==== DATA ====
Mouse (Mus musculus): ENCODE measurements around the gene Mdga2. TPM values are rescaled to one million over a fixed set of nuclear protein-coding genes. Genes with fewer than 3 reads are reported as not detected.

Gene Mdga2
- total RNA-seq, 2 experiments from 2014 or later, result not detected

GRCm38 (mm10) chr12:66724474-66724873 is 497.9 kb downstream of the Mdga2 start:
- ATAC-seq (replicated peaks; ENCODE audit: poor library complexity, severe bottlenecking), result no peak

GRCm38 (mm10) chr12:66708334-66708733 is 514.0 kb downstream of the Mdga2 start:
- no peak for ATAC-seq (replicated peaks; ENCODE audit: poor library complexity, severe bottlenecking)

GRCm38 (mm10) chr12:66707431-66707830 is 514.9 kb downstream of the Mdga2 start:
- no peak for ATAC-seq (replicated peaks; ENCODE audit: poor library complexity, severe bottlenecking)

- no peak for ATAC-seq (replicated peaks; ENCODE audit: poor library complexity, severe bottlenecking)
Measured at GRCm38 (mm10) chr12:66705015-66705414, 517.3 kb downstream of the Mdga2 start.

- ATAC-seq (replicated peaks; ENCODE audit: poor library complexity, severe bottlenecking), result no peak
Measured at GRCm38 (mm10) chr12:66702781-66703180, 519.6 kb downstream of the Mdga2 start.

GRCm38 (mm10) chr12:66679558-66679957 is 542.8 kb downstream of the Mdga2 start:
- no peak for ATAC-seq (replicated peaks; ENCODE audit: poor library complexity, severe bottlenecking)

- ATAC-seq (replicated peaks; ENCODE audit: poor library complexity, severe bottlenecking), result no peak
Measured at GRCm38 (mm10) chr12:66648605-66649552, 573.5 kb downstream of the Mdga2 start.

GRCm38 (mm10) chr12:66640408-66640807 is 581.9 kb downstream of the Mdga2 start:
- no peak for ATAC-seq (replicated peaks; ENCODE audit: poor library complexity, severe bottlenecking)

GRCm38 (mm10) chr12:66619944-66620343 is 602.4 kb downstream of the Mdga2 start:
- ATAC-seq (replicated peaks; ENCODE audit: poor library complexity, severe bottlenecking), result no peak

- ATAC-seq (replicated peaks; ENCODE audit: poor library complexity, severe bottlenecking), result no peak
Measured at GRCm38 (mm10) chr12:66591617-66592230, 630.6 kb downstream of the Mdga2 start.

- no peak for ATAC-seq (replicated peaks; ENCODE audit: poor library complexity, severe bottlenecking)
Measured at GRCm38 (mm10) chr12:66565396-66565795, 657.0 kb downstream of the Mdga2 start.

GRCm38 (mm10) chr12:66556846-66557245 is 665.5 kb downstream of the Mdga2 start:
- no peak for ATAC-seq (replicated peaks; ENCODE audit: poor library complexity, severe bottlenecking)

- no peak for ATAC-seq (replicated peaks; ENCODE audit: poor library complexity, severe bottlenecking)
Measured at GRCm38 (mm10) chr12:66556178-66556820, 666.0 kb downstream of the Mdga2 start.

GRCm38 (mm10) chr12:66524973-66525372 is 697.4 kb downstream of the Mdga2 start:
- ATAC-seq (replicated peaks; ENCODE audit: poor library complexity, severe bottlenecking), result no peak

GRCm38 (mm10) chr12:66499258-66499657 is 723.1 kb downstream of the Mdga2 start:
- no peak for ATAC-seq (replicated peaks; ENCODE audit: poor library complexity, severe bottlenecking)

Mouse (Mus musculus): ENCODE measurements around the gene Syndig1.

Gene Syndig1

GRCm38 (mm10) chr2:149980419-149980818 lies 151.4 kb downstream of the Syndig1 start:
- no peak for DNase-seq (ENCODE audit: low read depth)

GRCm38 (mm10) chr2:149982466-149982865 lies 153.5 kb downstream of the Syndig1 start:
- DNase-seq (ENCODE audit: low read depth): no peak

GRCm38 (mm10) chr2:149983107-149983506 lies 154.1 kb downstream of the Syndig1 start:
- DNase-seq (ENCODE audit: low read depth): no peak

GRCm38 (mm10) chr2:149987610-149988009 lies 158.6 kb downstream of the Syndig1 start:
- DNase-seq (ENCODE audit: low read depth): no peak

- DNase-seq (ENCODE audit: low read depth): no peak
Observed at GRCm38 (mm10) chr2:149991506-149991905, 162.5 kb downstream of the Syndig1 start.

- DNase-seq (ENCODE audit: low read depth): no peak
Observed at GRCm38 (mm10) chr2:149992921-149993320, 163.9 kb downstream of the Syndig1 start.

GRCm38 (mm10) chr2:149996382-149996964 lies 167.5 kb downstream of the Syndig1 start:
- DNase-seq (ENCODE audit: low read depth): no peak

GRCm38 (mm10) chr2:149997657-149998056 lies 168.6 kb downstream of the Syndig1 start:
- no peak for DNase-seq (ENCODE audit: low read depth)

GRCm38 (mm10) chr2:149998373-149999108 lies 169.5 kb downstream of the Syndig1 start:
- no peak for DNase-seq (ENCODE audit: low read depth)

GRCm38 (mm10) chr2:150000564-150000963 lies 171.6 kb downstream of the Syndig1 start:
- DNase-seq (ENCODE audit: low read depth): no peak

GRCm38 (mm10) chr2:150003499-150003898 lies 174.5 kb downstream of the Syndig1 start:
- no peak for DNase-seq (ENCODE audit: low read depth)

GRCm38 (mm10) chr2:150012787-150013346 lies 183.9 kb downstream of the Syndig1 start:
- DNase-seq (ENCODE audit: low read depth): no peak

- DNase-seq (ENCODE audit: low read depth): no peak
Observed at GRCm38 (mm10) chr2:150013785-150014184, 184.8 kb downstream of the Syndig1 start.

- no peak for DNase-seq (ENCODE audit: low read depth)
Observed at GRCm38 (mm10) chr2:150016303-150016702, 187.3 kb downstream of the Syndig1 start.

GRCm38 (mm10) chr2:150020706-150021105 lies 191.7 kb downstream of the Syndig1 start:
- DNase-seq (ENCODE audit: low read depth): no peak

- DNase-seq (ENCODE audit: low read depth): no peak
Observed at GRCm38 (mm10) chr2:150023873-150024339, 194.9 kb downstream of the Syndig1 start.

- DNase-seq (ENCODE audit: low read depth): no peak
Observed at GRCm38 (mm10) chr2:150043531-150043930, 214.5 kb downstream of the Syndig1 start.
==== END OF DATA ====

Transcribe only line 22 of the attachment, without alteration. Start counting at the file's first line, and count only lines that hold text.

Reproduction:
- ATAC-seq (replicated peaks; ENCODE audit: poor library complexity, severe bottlenecking), result no peak